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Assuming the federal government’s ambitious timetable is met, on 1st July 2018, Canada will become the first G7 country to have legalised the production, sale, use, and possession of recreational cannabis. They will be only the second country in the world after Uruguay to fully legalise cannabis.

If implemented well, this is a major opportunity for Canada to improve its public health outcomes, reduce young people’s contact with criminals and the justice system, cut the influence and funding of organised crime, and benefit their public finances with additional tax revenue and lower enforcement costs.

Crucially, Canada also has an opportunity to demonstrate to the international community how a regulated cannabis market can work and, through its federalised system, to test the benefits and disadvantages of different approaches to regulation.

Canada’s move fits within a wider, global context of cannabis decriminalisation and medical cannabis legalisation. In the US, eight states have now licensed, or are in the process of licensing, the sale of recreational cannabis.

Canada’s case, however, is different. First, legalisation did not come about through direct democracy (i.e. a referendum) as in American states, but rather as a result of the Liberal Party enacting an election pledge following its victory in October 2015. Second, Canada’s legalisation has been effected through a federal rather than a provincial law, although there will be significant variation among the provinces over how it is implemented.

Some of the issues that have been devolved to provinces to decide are: how much tax to levy; where people will be allowed to smoke; the types of outlets that will be allowed to sell it; how those outlets will get their supply; and whether to increase the minimum age limit from 18.

The merits of the Canadians’ federalist approach are mixed. There is a danger that poor decisions at province-level about regulation and tax could undermine the central aims of the legalisation. If provinces decide on very high retail taxes, for instance, then there may be a big enough price advantage to enable the black market to flourish.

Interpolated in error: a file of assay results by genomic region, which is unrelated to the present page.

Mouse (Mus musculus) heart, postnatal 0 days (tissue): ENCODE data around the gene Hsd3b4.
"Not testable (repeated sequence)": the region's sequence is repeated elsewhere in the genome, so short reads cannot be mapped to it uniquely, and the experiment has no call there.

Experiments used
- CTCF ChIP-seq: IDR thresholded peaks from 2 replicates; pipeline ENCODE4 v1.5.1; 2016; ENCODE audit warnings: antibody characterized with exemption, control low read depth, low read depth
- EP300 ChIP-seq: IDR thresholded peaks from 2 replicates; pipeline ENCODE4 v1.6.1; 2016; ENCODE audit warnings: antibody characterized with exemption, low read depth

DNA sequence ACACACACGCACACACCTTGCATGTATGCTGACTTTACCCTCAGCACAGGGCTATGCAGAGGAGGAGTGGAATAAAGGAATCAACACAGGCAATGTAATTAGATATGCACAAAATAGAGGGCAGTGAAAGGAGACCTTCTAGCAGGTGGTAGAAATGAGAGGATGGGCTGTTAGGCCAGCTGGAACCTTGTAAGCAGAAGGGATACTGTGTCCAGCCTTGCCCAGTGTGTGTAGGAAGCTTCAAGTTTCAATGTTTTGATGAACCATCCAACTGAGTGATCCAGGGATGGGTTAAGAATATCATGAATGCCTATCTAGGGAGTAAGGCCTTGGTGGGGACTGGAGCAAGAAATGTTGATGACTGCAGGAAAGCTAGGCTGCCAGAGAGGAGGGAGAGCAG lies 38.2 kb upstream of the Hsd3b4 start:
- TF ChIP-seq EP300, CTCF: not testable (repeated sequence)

Another danger, which seems fairly likely at the moment, is that reluctant provinces fail to make sufficiently quick progress on implementing the new law. As of early November 2017, just three of the ten provinces (Alberta, Ontario, and New Brunswick) have made proposals for how they will regulate their retail cannabis market, with some issuing calls for the legalisation date to be delayed to 2019.

But, more positively, the federalist model enables Canada to test and pioneer different approaches to cannabis regulation. And as provinces debate how to regulate cannabis, policymakers have to decide how to trade off two critical factors.

The first is eliminating the criminal market for cannabis. This is important in order to sever a major funding source of organised crime and to reduce the exposure of young users to criminal elements. This factor favours making the legal product sufficiently accessible, so it is convenient to buy from retail outlets and those aged 18 and over are able to purchase it, and also sufficiently affordable, with relatively low tax rates, to limit the demand for cheaper, illicit cannabis.

Cracking down on black market demand entails encouraging legitimate private enterprises to enter the market and become established, while enabling their investors to see some kind of return on their capital. Although it is widely expected that existing medical marijuana producers will expand to enter the new recreational market, these incumbents are downplaying their ability to meet all the potential legal demand.